Journal of Biosciences

, Volume 39, Issue 2, pp 191–200 | Cite as

Evolution, epigenetics and cooperation

  • Patrick Bateson


Explanations for biological evolution in terms of changes in gene frequencies refer to outcomes rather than process. Integrating epigenetic studies with older evolutionary theories has drawn attention to the ways in which evolution occurs. Adaptation at the level of the gene is giving way to adaptation at the level of the organism and higher-order assemblages of organisms. These ideas impact on the theories of how cooperation might have evolved. Two of the theories, i.e. that cooperating individuals are genetically related or that they cooperate for self-interested reasons, have been accepted for a long time. The idea that adaptation takes place at the level of groups is much more controversial. However, bringing together studies of development with those of evolution is taking away much of the heat in the debate about the evolution of group behaviour.


Cooperation epigenetics evolution levels of selection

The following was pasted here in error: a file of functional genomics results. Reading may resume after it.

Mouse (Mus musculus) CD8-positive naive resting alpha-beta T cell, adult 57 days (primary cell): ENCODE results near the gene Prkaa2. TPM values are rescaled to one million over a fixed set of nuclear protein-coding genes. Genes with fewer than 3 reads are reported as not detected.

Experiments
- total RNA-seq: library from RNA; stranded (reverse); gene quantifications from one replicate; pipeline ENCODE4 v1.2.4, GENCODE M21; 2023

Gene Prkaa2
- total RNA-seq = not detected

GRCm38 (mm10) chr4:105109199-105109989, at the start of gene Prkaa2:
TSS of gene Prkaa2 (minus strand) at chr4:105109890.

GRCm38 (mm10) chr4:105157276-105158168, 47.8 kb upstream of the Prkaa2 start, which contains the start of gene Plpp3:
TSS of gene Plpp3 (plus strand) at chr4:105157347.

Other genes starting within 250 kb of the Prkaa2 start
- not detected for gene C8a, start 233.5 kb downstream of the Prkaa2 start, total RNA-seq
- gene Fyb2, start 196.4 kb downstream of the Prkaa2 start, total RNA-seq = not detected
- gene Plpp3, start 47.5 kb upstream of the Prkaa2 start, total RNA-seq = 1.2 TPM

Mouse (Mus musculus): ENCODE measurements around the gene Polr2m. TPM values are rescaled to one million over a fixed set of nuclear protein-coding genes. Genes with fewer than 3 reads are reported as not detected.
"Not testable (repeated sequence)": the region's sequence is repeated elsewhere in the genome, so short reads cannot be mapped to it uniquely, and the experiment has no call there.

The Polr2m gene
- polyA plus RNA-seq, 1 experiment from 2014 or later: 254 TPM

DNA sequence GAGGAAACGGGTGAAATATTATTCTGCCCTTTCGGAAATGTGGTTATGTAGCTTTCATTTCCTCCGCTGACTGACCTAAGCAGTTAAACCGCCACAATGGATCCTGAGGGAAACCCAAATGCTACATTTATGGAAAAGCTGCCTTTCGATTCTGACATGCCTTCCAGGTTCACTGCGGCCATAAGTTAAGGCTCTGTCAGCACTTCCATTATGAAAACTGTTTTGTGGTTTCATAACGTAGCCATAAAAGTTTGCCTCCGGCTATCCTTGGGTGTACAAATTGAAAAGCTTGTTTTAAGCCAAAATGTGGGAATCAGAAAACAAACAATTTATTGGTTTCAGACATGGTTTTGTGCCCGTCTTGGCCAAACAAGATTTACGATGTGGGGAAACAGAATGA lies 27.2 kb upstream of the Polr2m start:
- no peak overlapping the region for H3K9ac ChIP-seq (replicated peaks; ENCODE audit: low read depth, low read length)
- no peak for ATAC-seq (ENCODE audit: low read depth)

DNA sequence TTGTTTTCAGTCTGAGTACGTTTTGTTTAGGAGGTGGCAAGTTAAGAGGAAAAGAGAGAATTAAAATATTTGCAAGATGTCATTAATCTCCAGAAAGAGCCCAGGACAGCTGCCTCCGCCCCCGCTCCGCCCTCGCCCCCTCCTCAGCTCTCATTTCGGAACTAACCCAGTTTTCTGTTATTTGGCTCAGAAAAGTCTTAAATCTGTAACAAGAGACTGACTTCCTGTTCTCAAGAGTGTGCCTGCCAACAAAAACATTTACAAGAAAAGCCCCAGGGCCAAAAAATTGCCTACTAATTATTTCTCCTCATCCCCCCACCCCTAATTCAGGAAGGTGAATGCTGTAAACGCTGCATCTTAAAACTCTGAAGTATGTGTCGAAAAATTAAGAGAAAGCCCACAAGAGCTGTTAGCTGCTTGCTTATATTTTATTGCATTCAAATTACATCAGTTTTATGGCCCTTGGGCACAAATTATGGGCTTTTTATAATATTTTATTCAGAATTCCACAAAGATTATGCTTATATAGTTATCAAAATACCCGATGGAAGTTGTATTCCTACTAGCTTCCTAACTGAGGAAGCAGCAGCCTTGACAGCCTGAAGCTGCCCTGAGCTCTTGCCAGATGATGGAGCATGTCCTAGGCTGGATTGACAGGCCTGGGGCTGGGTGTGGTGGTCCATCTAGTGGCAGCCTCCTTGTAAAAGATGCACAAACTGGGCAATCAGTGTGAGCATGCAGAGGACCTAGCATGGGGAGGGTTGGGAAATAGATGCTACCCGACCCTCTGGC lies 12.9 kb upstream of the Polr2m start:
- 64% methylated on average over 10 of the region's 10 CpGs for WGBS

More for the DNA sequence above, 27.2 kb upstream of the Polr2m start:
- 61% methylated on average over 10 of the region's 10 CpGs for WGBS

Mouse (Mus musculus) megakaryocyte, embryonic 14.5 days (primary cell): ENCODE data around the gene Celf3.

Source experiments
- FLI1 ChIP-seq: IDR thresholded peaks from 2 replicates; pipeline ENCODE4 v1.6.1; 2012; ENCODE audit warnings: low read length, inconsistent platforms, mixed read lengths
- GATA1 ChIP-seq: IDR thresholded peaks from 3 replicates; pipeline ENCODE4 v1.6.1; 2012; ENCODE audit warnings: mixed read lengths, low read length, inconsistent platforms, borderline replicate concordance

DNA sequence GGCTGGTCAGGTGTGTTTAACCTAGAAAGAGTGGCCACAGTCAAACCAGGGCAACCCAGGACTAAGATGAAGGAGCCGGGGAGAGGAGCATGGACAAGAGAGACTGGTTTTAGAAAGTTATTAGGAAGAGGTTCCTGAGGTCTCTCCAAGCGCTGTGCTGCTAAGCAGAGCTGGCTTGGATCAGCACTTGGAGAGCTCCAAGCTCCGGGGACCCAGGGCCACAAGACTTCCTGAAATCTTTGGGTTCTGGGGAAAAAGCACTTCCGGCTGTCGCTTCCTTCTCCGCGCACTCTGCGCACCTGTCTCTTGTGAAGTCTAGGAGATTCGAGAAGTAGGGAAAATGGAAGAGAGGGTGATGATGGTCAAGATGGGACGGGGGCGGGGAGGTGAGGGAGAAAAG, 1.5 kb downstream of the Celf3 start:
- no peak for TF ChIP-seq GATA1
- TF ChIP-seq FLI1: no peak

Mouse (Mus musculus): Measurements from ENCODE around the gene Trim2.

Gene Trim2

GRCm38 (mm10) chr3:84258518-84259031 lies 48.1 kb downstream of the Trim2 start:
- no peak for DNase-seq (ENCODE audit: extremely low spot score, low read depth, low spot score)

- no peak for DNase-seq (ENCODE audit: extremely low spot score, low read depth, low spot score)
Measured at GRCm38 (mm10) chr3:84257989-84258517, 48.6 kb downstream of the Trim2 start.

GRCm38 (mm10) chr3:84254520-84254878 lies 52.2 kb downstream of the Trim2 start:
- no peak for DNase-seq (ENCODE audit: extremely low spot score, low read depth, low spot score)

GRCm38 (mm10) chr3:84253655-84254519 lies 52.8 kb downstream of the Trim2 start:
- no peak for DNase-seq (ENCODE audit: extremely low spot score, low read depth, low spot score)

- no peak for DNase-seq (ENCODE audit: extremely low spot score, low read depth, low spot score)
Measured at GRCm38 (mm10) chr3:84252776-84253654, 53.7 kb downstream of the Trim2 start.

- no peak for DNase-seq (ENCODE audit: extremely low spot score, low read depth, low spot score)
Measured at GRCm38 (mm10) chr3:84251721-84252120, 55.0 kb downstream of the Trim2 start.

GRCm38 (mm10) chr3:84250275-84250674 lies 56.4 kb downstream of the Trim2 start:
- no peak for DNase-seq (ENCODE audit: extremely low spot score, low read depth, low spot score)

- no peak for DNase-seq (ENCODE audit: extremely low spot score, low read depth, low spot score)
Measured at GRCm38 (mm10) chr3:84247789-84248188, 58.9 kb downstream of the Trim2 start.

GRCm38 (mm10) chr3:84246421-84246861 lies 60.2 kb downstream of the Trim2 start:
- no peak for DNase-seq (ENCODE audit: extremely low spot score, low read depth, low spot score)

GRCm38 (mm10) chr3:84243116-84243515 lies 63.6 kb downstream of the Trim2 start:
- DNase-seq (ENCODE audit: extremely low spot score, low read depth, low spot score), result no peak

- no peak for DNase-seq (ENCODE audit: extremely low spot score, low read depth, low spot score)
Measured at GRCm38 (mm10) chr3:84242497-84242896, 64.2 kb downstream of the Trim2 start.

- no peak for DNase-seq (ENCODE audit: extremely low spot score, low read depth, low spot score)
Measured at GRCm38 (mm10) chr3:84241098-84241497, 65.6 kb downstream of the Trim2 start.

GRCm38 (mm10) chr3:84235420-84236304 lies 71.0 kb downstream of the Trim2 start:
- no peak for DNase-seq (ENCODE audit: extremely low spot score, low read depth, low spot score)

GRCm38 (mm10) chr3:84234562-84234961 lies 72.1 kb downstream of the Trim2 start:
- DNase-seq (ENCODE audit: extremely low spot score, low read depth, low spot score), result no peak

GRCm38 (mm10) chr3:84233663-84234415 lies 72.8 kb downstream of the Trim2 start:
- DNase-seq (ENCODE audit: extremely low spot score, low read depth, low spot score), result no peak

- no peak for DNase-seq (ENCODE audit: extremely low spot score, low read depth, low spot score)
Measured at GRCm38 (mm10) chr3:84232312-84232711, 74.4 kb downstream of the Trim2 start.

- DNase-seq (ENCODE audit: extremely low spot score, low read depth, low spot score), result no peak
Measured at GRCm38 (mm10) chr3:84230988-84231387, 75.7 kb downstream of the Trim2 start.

This article grew out of a lecture that I gave at a meeting held in Almora, India, in May 2012. I thank Vidyanand Nanjundiah for his friendship and encouragement. A question that he posed to all those attending the meeting was the following: ‘To what extent can one account for group behaviour in terms of the properties of its constituent units as exhibited when they are isolated, and to what extent does one need to invoke group-level, emergent traits?’ It is an important challenge. I am grateful to Stuart Newman and Madeleine Beekman for their comments on my earlier attempt to meet the challenge.


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Copyright information

© Indian Academy of Sciences 2013

Authors and Affiliations

  1. 1.Sub-Department of Animal BehaviourUniversity of CambridgeCambridgeUK

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